By: DJ Honey Bucket
Toro y Moi takes us on a 24-minute millennial chillwave vacation on his newest project, Soul Trash. Chaz Bear said it best himself: “reality’s tight if the music is right.” Soul Trash is a more experimental, transcendental rebuttal to his previous masterpiece, Outer Peace. The album is paired with a film of the same name, consisting of home-video clips of Chaz and his live performances as Toro y Moi, as well as notorious synth-pop visuals of blobs, squiggles, and blotches.
The new album is a breath of fresh air… Unlike Toro y Moi’s previous albums, the tracks on Soul Trash don’t stand apart from each other. Instead, it is intended to be listened to from start to finish, making for a more intentional and holistic listening experience.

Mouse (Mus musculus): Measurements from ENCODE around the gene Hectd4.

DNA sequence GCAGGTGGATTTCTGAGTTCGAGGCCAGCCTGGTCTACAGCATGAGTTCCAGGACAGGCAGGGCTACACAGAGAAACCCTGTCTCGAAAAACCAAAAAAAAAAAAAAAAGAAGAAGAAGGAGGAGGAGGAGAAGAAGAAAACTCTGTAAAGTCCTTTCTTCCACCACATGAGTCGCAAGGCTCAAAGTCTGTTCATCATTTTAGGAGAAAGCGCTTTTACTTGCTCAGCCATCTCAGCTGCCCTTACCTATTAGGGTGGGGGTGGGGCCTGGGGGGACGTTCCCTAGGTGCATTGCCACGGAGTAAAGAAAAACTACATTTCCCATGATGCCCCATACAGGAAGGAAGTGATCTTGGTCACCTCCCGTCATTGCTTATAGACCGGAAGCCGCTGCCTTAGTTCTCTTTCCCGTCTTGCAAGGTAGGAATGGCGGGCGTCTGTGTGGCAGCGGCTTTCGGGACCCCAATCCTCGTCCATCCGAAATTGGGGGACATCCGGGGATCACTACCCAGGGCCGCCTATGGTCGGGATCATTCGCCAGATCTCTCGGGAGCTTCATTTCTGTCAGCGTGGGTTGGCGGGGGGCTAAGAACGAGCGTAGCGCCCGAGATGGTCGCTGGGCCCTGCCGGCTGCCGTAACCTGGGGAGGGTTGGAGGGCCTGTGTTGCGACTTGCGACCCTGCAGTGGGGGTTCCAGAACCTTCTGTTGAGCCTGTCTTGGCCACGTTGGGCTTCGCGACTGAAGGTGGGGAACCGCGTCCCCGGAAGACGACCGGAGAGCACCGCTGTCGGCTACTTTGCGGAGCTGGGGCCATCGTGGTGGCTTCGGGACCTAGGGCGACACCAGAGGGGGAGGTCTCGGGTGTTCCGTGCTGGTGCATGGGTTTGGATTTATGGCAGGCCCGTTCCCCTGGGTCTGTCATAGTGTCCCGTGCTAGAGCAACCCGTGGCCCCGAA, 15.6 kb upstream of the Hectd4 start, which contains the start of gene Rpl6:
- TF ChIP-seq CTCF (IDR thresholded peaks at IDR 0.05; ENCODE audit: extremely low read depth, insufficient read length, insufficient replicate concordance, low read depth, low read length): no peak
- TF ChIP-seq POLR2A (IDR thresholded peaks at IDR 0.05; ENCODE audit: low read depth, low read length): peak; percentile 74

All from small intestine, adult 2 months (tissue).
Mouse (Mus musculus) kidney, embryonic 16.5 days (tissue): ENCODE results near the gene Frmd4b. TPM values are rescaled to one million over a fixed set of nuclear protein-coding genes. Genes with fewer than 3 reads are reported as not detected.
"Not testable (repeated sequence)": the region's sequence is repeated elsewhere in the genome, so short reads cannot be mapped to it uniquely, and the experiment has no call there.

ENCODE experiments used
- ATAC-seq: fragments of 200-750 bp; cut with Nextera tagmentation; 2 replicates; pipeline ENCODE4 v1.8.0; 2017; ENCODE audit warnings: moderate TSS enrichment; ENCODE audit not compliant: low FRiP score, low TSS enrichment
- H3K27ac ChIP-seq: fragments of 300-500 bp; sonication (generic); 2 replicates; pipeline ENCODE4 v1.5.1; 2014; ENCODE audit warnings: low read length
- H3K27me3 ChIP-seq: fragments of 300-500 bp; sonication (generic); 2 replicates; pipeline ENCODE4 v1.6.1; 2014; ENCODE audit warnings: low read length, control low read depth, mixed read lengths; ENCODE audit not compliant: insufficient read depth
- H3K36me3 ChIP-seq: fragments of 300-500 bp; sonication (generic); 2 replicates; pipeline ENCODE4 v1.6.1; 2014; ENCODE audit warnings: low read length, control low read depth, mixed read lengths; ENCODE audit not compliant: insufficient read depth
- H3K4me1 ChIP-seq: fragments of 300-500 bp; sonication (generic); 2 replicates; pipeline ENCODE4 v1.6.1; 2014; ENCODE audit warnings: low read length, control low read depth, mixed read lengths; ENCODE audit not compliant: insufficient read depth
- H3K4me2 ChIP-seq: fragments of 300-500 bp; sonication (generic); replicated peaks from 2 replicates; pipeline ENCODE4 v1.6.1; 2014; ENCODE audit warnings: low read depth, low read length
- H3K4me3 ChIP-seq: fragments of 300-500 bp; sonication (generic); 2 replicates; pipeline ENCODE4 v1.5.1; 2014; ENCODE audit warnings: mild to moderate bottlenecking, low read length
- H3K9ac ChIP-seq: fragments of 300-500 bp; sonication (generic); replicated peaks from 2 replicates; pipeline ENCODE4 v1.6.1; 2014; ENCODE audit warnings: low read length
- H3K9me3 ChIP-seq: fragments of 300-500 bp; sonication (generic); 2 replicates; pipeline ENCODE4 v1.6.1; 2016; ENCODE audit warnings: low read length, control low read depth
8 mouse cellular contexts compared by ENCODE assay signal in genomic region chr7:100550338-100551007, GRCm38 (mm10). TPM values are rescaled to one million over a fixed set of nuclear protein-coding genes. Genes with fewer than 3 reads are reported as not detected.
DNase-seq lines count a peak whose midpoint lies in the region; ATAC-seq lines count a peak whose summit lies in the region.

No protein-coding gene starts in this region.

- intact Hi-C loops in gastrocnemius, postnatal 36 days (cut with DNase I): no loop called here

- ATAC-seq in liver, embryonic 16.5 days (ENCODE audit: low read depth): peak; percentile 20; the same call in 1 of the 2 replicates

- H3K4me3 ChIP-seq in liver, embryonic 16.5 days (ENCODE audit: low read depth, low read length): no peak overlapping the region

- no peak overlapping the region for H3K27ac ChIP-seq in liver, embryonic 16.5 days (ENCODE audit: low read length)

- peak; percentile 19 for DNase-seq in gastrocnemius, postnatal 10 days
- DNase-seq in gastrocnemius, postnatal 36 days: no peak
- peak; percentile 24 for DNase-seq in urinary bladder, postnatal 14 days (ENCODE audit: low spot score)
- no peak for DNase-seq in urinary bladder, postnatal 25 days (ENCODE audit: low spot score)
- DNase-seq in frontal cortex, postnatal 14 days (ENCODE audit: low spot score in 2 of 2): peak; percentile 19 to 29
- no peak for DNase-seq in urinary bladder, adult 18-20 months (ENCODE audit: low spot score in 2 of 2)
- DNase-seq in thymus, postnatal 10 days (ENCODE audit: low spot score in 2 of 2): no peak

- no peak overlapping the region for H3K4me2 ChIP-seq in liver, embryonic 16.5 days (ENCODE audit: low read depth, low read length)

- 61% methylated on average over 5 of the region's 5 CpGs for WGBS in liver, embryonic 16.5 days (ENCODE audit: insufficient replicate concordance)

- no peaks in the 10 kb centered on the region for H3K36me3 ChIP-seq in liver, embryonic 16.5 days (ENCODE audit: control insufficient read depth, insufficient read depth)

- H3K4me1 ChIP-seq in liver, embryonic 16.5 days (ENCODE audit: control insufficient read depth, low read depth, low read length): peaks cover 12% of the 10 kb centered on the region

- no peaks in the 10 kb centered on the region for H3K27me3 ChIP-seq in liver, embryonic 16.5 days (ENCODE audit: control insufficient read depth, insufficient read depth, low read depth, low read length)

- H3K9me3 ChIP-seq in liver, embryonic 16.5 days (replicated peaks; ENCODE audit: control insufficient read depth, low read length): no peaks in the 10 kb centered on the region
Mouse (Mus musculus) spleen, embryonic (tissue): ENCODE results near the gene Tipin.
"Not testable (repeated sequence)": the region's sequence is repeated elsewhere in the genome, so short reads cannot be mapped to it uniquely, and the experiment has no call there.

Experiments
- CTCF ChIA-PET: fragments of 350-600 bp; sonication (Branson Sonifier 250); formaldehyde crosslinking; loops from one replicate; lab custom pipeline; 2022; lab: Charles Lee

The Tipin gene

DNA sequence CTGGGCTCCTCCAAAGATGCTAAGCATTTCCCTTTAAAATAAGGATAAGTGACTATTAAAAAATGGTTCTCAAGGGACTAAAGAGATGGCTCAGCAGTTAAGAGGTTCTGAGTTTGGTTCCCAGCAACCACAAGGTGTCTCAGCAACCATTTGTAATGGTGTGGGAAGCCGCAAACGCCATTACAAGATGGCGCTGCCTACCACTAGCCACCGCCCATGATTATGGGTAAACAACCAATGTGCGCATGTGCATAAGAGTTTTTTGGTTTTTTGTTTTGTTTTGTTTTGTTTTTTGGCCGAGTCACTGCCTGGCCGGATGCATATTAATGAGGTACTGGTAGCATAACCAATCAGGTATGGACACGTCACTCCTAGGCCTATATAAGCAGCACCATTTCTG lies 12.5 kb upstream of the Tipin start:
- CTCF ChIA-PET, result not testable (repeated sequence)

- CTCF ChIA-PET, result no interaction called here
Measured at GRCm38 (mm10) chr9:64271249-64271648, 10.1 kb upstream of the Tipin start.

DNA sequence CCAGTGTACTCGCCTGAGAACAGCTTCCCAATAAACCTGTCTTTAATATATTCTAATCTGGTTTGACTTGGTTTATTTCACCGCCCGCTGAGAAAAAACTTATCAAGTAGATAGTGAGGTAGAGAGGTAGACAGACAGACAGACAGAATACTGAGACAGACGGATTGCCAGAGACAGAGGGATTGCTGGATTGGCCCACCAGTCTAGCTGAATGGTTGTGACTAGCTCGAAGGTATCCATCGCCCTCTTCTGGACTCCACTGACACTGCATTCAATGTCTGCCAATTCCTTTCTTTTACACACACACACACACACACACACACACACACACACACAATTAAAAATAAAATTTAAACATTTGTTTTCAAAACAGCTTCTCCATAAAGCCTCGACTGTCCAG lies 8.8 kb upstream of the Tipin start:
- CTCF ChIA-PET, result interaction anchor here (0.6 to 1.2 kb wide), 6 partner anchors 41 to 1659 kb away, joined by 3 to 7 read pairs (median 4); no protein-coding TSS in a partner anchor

The heavy bass lines and synth beats coincide perfectly with the project’s underlying themes of existential dread and the internet. Although more obvious on his last album, Chaz is no stranger to the anxieties that come with living in our post-modern world.
In the middle of the film, the music stops, and Chaz is shown wearing a bucket hat as he quietly sips a La Croix. Someone off screen laughs, “There’s a real existential crisis happening there.” He knows, and we know, of this collective ironic dread that comes with being young and aware right now. Chaz Bear’s complicated relationship to the internet is the new norm, except he’s making tight ass lo-fi beats to cope and I’m stealing face masks from the Urban Outfitters on Pacific.